Dog vaccinations are the best thing you can do for the health of your dog because this way you prevent your furry friend from a number of diseases that can affect you as well. If you don’t want to face this kind of problem, it is important to consult your vet and pay heed to his advice. More importantly, you should go for proper dog vaccination routine, whenever necessary.
Vets have different opinions about the right timing of dog vaccinations. Some of them think that vaccination must be given every year because some vaccines don’t have a long-term protection. That’s why they don’t want to change something that has already been proven to work.
Other vets consider that dog vaccinations should be administrated every three years. Their logic is that some dogs have a bad secondary reaction after vaccinations and that there is no proof that a dog vaccination is working for one year or five years.
There are vets who consider that dog vaccinations can be done at longer time intervals as it is well known that some vaccinations have protection for a lifetime or for 5 to 7 years.
Common Dog Vaccinations
Now let’s see which are the most common dog vaccinations that you must provide for your dog:
- Rabies vaccine is required for dogs in many countries. This vaccine protects dogs and humans from Rabies virus. It attacks the central nervous system and risks causing death.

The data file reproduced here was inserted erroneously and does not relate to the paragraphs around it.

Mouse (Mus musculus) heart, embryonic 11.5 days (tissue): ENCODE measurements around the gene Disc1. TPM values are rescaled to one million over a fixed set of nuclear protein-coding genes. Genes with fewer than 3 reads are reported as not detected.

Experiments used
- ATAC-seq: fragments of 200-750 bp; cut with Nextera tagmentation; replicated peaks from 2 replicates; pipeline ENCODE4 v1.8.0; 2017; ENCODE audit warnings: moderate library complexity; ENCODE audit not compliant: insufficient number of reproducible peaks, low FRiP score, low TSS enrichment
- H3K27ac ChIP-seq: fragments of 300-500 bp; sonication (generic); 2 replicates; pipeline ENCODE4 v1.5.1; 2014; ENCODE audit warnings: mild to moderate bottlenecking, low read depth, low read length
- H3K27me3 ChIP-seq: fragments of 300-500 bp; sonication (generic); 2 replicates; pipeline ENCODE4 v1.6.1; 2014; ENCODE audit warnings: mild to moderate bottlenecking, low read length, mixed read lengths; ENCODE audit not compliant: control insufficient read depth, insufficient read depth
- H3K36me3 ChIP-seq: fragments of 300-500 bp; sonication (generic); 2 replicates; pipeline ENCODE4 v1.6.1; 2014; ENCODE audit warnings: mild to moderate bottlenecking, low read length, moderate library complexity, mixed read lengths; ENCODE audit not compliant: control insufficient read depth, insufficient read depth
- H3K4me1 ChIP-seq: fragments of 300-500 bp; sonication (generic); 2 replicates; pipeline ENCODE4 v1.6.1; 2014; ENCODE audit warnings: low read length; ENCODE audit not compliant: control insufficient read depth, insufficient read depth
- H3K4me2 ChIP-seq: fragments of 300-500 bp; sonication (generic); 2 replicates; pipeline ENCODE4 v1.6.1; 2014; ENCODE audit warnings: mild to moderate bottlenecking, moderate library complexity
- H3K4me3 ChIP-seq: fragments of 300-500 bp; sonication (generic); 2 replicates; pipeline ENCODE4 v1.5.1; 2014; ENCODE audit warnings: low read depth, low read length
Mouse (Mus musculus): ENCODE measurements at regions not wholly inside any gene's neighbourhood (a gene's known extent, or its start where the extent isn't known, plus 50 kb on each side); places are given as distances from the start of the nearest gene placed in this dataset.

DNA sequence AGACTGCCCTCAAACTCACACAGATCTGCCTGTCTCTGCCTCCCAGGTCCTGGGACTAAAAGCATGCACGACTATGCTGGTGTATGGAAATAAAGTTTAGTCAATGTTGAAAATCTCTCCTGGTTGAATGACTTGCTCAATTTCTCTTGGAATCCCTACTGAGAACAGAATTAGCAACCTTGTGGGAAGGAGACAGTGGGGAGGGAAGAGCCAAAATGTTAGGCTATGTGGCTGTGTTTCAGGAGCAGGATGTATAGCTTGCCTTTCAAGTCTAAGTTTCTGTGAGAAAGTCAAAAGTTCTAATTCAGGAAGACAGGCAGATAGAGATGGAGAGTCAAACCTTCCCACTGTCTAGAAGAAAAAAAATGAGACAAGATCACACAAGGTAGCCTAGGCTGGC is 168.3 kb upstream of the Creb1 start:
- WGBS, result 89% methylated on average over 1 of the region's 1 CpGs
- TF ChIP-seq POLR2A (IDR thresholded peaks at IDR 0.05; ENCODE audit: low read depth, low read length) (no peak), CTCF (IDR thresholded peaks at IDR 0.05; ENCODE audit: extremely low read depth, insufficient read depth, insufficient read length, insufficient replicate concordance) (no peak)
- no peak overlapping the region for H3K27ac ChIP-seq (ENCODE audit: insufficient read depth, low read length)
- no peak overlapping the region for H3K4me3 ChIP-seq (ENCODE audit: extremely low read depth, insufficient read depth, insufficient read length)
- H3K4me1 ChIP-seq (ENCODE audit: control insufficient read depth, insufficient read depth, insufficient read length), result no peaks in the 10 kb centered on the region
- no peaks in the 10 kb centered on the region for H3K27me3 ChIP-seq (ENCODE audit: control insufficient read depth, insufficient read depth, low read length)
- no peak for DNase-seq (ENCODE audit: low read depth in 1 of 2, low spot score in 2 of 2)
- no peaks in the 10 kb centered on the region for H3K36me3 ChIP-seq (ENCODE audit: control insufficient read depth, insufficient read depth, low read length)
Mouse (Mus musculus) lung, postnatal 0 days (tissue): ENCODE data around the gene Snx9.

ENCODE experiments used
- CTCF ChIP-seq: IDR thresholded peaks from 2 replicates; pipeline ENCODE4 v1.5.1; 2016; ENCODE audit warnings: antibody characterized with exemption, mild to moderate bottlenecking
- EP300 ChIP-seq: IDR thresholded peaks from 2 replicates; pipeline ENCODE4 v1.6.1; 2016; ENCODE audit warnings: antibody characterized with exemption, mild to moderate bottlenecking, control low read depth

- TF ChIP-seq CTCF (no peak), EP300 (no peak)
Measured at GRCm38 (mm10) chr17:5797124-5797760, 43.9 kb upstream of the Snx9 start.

- Parvovirus vaccine. If the parvo disease of your dog is not treated, it can cause death in some cases. The virus can live for months around us and around our dogs.
- Canine distemper vaccine protects your dog from a virus spread in the air, so it is possible that your dog can contact it. This vaccine is administrated yearly or at least every three years, depending on your vet’s recommendation.
- Canine hepatitis is sometimes replaced by the Adenovirus vaccine because the first one can cause many side effects. This vaccine fights against a virus that attacks the respiratory tract, but it can often attack the liver.
- Bordetella vaccine protects your dog from pneumonia and must be repeated every six or twelve months.
- Parainfluenza vaccine can be given by injection or by a spray in the nose, and it fights against the severe yet common dog flu.
- Lyme disease vaccine prevents reactions caused by the bite of an infected tick that stays in your dog’s body for at least 24 hours.
Vaccinations can prevent rabies, parvovirus, canine distemper, and canine hepatitis. These are some highly recommended vaccines, but the only vaccine required by the law is the rabies vaccine. If vaccines are powerful enough to prevent different diseases in dogs, it is a good idea to get your furry friend vaccinated.
After all, “Prevention is better than cure.”